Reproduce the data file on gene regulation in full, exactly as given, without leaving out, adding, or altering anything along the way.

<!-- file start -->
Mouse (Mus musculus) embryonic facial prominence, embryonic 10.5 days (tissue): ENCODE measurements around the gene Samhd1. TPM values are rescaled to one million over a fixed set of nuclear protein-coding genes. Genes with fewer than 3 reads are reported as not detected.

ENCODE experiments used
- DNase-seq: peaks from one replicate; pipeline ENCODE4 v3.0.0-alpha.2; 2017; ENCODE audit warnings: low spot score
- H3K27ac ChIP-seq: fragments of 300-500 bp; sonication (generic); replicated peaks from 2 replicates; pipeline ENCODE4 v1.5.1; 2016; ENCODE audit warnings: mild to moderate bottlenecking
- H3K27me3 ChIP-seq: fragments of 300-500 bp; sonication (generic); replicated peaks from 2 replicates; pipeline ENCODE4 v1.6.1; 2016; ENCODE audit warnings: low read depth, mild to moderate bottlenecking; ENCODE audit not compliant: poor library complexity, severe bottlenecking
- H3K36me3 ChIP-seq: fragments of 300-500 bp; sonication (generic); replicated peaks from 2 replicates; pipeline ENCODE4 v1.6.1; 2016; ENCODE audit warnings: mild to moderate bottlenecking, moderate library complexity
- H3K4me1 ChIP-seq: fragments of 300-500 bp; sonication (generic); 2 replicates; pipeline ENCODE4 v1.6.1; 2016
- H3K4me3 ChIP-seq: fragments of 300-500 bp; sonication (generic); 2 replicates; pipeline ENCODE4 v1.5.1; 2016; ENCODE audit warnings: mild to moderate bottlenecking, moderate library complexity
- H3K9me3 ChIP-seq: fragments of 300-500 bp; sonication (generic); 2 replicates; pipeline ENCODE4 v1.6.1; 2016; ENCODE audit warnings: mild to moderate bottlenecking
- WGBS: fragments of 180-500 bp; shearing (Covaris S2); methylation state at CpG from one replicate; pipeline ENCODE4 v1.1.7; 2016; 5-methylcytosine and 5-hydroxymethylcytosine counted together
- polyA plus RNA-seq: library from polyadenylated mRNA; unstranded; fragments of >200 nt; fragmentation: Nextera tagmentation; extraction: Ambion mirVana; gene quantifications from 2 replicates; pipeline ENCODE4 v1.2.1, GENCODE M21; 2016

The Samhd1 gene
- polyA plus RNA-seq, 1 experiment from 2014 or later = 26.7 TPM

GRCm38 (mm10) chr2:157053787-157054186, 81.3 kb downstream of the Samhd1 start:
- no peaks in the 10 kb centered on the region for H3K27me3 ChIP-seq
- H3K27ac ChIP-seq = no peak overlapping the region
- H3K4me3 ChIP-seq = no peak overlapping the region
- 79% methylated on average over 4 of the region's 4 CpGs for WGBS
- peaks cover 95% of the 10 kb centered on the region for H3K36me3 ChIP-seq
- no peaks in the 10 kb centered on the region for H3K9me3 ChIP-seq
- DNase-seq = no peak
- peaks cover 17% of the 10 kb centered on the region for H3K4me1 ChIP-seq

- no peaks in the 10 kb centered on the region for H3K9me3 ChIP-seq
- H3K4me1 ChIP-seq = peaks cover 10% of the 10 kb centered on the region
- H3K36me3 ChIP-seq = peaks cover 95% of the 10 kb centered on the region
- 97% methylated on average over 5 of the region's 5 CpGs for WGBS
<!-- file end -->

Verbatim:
Mouse (Mus musculus) embryonic facial prominence, embryonic 10.5 days (tissue): ENCODE measurements around the gene Samhd1. TPM values are rescaled to one million over a fixed set of nuclear protein-coding genes. Genes with fewer than 3 reads are reported as not detected.

ENCODE experiments used
- DNase-seq: peaks from one replicate; pipeline ENCODE4 v3.0.0-alpha.2; 2017; ENCODE audit warnings: low spot score
- H3K27ac ChIP-seq: fragments of 300-500 bp; sonication (generic); replicated peaks from 2 replicates; pipeline ENCODE4 v1.5.1; 2016; ENCODE audit warnings: mild to moderate bottlenecking
- H3K27me3 ChIP-seq: fragments of 300-500 bp; sonication (generic); replicated peaks from 2 replicates; pipeline ENCODE4 v1.6.1; 2016; ENCODE audit warnings: low read depth, mild to moderate bottlenecking; ENCODE audit not compliant: poor library complexity, severe bottlenecking
- H3K36me3 ChIP-seq: fragments of 300-500 bp; sonication (generic); replicated peaks from 2 replicates; pipeline ENCODE4 v1.6.1; 2016; ENCODE audit warnings: mild to moderate bottlenecking, moderate library complexity
- H3K4me1 ChIP-seq: fragments of 300-500 bp; sonication (generic); 2 replicates; pipeline ENCODE4 v1.6.1; 2016
- H3K4me3 ChIP-seq: fragments of 300-500 bp; sonication (generic); 2 replicates; pipeline ENCODE4 v1.5.1; 2016; ENCODE audit warnings: mild to moderate bottlenecking, moderate library complexity
- H3K9me3 ChIP-seq: fragments of 300-500 bp; sonication (generic); 2 replicates; pipeline ENCODE4 v1.6.1; 2016; ENCODE audit warnings: mild to moderate bottlenecking
- WGBS: fragments of 180-500 bp; shearing (Covaris S2); methylation state at CpG from one replicate; pipeline ENCODE4 v1.1.7; 2016; 5-methylcytosine and 5-hydroxymethylcytosine counted together
- polyA plus RNA-seq: library from polyadenylated mRNA; unstranded; fragments of >200 nt; fragmentation: Nextera tagmentation; extraction: Ambion mirVana; gene quantifications from 2 replicates; pipeline ENCODE4 v1.2.1, GENCODE M21; 2016

The Samhd1 gene
- polyA plus RNA-seq, 1 experiment from 2014 or later = 26.7 TPM

GRCm38 (mm10) chr2:157053787-157054186, 81.3 kb downstream of the Samhd1 start:
- no peaks in the 10 kb centered on the region for H3K27me3 ChIP-seq
- H3K27ac ChIP-seq = no peak overlapping the region
- H3K4me3 ChIP-seq = no peak overlapping the region
- 79% methylated on average over 4 of the region's 4 CpGs for WGBS
- peaks cover 95% of the 10 kb centered on the region for H3K36me3 ChIP-seq
- no peaks in the 10 kb centered on the region for H3K9me3 ChIP-seq
- DNase-seq = no peak
- peaks cover 17% of the 10 kb centered on the region for H3K4me1 ChIP-seq

- no peaks in the 10 kb centered on the region for H3K9me3 ChIP-seq
- H3K4me1 ChIP-seq = peaks cover 10% of the 10 kb centered on the region
- H3K36me3 ChIP-seq = peaks cover 95% of the 10 kb centered on the region
- 97% methylated on average over 5 of the region's 5 CpGs for WGBS